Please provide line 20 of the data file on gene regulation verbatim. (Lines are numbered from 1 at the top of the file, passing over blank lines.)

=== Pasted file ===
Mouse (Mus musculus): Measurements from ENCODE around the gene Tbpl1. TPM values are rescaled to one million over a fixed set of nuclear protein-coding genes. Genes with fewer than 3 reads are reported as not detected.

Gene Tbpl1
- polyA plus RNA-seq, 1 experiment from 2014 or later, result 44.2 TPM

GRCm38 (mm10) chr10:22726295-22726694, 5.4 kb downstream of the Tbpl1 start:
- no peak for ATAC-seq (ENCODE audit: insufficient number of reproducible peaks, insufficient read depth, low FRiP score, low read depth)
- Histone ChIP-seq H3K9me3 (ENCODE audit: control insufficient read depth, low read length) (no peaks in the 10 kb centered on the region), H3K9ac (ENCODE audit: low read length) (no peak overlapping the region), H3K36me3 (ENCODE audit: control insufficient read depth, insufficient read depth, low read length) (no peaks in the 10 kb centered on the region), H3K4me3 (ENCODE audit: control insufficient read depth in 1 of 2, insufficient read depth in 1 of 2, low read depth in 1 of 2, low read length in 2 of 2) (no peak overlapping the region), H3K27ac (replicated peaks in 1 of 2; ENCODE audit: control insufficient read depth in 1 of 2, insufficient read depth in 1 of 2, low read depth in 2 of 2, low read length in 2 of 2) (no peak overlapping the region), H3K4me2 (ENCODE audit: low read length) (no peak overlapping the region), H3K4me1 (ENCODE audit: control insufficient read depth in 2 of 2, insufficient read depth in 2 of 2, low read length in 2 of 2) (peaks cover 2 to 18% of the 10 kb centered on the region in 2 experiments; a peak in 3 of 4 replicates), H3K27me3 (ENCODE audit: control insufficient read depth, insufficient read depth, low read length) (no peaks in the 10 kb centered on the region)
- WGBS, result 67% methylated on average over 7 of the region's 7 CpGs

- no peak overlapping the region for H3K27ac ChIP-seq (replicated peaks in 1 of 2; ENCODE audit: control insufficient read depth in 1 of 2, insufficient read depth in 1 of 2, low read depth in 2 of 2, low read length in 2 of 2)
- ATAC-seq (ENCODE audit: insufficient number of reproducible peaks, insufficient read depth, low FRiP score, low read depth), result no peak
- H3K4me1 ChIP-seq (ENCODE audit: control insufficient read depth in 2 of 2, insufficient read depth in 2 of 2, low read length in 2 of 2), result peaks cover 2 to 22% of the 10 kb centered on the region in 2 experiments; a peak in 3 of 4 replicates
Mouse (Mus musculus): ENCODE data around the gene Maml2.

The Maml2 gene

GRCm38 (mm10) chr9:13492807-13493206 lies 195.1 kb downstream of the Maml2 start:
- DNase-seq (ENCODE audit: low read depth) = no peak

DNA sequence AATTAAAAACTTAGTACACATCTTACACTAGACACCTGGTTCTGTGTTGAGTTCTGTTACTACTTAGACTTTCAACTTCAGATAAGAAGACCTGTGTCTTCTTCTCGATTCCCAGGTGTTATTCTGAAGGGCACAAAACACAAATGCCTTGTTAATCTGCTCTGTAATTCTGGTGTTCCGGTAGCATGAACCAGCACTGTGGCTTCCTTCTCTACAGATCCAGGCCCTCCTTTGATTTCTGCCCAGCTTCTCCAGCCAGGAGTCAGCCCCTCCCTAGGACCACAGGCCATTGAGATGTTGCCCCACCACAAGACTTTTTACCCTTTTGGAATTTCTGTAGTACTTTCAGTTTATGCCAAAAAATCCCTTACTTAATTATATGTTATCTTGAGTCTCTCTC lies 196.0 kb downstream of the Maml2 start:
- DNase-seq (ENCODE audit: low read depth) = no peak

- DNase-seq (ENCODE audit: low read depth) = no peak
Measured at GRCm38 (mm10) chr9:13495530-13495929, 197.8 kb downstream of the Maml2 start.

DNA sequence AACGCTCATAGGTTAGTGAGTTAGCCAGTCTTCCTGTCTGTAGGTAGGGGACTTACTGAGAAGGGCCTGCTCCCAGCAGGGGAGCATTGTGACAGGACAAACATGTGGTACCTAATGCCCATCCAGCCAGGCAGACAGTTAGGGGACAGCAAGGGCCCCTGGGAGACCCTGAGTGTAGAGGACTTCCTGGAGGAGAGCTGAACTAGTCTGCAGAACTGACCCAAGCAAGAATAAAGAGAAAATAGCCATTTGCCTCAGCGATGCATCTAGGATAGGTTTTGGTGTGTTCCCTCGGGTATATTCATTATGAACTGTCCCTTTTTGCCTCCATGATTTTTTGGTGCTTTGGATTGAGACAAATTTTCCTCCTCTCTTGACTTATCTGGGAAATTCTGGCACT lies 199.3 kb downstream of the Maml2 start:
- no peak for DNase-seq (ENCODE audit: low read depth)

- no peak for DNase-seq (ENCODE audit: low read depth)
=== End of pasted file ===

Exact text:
- no peak for DNase-seq (ENCODE audit: low read depth)